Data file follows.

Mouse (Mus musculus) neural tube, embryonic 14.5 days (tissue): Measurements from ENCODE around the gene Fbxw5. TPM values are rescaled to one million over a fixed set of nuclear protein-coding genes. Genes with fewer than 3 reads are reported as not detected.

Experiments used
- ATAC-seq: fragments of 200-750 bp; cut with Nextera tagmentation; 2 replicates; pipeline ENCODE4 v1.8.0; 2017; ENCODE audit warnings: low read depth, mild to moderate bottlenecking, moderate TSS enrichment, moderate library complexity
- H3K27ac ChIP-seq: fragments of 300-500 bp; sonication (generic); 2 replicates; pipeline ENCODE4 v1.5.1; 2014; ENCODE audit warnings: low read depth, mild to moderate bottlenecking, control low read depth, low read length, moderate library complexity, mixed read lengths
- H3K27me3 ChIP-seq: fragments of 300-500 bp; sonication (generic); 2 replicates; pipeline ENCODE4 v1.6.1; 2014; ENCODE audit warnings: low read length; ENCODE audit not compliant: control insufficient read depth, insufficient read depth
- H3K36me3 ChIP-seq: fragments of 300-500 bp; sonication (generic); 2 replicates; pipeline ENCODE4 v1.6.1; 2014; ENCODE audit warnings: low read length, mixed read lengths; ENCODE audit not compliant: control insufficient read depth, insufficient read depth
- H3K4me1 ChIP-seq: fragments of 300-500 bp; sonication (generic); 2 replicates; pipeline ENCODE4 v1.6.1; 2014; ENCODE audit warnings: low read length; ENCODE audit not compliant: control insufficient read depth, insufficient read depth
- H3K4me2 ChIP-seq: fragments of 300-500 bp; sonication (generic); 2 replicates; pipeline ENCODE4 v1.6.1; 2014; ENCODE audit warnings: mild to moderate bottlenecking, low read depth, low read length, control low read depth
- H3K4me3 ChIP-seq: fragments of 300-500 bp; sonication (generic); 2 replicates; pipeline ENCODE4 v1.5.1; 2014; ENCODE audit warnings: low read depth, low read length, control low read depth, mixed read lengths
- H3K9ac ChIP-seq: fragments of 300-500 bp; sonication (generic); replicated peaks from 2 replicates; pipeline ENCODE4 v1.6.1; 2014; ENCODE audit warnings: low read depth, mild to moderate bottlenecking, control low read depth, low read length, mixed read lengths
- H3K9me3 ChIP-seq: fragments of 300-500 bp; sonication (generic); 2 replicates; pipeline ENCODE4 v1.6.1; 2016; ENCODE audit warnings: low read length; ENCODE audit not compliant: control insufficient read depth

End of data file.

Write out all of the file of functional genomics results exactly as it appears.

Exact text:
Mouse (Mus musculus) neural tube, embryonic 14.5 days (tissue): Measurements from ENCODE around the gene Fbxw5. TPM values are rescaled to one million over a fixed set of nuclear protein-coding genes. Genes with fewer than 3 reads are reported as not detected.

Experiments used
- ATAC-seq: fragments of 200-750 bp; cut with Nextera tagmentation; 2 replicates; pipeline ENCODE4 v1.8.0; 2017; ENCODE audit warnings: low read depth, mild to moderate bottlenecking, moderate TSS enrichment, moderate library complexity
- H3K27ac ChIP-seq: fragments of 300-500 bp; sonication (generic); 2 replicates; pipeline ENCODE4 v1.5.1; 2014; ENCODE audit warnings: low read depth, mild to moderate bottlenecking, control low read depth, low read length, moderate library complexity, mixed read lengths
- H3K27me3 ChIP-seq: fragments of 300-500 bp; sonication (generic); 2 replicates; pipeline ENCODE4 v1.6.1; 2014; ENCODE audit warnings: low read length; ENCODE audit not compliant: control insufficient read depth, insufficient read depth
- H3K36me3 ChIP-seq: fragments of 300-500 bp; sonication (generic); 2 replicates; pipeline ENCODE4 v1.6.1; 2014; ENCODE audit warnings: low read length, mixed read lengths; ENCODE audit not compliant: control insufficient read depth, insufficient read depth
- H3K4me1 ChIP-seq: fragments of 300-500 bp; sonication (generic); 2 replicates; pipeline ENCODE4 v1.6.1; 2014; ENCODE audit warnings: low read length; ENCODE audit not compliant: control insufficient read depth, insufficient read depth
- H3K4me2 ChIP-seq: fragments of 300-500 bp; sonication (generic); 2 replicates; pipeline ENCODE4 v1.6.1; 2014; ENCODE audit warnings: mild to moderate bottlenecking, low read depth, low read length, control low read depth
- H3K4me3 ChIP-seq: fragments of 300-500 bp; sonication (generic); 2 replicates; pipeline ENCODE4 v1.5.1; 2014; ENCODE audit warnings: low read depth, low read length, control low read depth, mixed read lengths
- H3K9ac ChIP-seq: fragments of 300-500 bp; sonication (generic); replicated peaks from 2 replicates; pipeline ENCODE4 v1.6.1; 2014; ENCODE audit warnings: low read depth, mild to moderate bottlenecking, control low read depth, low read length, mixed read lengths
- H3K9me3 ChIP-seq: fragments of 300-500 bp; sonication (generic); 2 replicates; pipeline ENCODE4 v1.6.1; 2016; ENCODE audit warnings: low read length; ENCODE audit not compliant: control insufficient read depth